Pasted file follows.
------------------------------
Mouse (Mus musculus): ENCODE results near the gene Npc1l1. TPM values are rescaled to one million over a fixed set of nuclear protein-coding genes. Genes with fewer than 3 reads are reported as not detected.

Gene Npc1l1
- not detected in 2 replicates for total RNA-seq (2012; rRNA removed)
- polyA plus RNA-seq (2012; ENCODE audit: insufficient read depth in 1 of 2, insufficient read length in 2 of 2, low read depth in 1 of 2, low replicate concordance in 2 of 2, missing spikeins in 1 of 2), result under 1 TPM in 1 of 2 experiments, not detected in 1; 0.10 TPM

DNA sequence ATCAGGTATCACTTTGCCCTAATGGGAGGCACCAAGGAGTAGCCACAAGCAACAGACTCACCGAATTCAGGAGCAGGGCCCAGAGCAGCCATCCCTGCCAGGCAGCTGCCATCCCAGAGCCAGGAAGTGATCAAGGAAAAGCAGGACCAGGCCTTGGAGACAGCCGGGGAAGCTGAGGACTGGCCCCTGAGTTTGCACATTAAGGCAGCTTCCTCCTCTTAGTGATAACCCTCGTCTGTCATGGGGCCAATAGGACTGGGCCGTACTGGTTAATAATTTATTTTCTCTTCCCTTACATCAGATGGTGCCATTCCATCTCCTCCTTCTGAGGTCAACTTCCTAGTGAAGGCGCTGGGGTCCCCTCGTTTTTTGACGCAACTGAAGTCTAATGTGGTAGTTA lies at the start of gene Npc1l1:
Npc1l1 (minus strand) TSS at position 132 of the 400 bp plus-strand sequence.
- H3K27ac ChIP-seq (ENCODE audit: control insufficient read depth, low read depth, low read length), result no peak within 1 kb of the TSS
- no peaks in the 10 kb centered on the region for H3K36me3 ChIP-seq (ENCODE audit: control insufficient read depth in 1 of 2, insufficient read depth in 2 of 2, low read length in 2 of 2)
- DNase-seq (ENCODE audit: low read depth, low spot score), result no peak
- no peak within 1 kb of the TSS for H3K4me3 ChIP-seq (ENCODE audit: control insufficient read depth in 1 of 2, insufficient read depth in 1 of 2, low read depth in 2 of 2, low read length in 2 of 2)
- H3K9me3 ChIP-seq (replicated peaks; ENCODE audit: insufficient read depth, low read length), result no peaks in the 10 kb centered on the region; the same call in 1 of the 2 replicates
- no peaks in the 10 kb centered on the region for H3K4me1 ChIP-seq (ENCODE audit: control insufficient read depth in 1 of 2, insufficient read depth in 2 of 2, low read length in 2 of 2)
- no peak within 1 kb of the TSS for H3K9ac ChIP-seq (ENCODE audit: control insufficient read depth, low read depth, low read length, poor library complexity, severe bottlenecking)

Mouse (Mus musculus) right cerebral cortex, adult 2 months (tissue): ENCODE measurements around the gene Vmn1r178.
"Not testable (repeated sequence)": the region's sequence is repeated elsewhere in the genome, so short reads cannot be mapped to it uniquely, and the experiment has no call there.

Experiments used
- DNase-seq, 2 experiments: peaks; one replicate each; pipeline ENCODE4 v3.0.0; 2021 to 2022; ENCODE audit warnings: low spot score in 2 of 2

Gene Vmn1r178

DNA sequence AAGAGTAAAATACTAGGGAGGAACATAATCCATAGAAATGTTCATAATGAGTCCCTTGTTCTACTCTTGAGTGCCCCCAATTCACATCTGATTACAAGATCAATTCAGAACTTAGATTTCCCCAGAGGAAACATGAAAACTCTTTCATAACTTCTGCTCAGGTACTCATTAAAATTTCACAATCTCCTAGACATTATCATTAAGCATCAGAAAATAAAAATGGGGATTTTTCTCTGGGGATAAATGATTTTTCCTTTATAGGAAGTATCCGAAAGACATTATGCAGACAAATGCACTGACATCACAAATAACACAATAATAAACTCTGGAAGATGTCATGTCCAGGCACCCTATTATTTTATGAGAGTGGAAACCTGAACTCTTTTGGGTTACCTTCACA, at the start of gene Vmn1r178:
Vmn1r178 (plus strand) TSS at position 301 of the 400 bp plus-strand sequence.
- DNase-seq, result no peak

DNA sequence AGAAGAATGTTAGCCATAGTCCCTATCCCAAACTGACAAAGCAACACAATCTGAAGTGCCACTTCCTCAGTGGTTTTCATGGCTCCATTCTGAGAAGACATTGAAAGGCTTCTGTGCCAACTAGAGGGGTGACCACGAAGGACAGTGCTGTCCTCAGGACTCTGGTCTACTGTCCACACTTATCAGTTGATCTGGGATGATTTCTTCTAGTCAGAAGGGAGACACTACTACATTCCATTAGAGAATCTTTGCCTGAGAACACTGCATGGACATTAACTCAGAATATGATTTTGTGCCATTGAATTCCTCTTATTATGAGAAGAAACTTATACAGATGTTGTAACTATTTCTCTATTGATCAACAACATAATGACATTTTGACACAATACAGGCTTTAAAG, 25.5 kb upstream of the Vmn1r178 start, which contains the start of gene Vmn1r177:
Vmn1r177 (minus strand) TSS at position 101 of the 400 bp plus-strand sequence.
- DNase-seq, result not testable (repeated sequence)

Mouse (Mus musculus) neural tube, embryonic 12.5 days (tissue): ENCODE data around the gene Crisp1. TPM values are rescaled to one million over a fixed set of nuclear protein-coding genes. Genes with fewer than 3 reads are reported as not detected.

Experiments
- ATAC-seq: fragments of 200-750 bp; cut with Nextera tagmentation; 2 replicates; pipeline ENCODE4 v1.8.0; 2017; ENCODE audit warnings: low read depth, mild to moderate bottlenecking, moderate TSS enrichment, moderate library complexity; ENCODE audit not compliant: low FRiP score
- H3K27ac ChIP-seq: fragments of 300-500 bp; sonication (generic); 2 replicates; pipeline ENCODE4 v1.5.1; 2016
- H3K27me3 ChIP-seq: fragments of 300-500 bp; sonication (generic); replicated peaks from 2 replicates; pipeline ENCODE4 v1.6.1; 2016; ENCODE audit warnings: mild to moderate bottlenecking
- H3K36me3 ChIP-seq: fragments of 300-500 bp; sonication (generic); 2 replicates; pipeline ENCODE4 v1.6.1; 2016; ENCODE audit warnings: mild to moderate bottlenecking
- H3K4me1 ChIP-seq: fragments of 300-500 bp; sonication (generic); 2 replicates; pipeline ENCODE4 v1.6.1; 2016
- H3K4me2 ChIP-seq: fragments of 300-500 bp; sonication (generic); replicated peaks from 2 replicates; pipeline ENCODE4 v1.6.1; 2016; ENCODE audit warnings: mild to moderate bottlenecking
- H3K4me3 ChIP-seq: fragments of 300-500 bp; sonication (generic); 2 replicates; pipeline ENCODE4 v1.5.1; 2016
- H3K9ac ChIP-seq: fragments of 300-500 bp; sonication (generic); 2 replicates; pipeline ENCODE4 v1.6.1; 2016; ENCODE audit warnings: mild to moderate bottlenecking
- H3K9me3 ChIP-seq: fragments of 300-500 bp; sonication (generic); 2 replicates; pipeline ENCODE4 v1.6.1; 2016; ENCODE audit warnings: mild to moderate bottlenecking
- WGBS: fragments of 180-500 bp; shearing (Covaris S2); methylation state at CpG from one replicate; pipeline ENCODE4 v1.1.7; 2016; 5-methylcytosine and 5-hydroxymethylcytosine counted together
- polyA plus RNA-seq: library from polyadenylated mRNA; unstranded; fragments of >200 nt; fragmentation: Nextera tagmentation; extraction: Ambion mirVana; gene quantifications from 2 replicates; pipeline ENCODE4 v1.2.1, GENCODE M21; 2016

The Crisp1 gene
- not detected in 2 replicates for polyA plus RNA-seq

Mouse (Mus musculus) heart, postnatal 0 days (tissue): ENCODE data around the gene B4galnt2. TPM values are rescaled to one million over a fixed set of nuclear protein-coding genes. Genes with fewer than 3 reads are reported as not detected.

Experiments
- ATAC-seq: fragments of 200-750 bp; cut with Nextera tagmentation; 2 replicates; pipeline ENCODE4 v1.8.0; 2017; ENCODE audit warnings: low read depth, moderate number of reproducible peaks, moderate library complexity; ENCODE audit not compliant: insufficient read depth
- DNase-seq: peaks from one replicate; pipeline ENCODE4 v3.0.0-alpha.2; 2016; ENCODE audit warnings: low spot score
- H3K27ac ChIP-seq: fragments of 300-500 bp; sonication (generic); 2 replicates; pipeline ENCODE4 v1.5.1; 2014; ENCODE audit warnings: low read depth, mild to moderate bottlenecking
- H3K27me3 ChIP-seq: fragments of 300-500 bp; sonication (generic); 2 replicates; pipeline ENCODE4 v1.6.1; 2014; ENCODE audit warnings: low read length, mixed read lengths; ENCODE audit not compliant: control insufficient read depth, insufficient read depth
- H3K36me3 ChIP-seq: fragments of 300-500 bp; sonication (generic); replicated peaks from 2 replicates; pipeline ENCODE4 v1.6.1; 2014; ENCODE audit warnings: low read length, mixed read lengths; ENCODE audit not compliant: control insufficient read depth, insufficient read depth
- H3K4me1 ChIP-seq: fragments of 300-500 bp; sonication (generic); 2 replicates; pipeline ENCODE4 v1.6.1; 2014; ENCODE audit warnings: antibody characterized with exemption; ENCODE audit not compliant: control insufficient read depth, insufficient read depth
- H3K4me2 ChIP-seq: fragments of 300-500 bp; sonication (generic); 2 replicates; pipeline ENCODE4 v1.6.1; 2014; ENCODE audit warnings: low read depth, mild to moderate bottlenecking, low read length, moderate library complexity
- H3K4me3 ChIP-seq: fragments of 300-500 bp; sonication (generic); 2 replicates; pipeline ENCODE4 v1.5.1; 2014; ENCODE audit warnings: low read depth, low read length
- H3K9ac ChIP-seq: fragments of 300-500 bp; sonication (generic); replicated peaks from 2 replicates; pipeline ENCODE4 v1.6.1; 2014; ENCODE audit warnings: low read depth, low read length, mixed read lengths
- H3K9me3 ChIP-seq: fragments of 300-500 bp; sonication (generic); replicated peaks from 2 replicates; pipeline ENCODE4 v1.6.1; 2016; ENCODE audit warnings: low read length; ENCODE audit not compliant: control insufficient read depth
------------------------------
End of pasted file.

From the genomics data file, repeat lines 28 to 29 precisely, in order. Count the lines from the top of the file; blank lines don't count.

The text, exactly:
- H3K27ac ChIP-seq: fragments of 300-500 bp; sonication (generic); 2 replicates; pipeline ENCODE4 v1.5.1; 2016
- H3K27me3 ChIP-seq: fragments of 300-500 bp; sonication (generic); replicated peaks from 2 replicates; pipeline ENCODE4 v1.6.1; 2016; ENCODE audit warnings: mild to moderate bottlenecking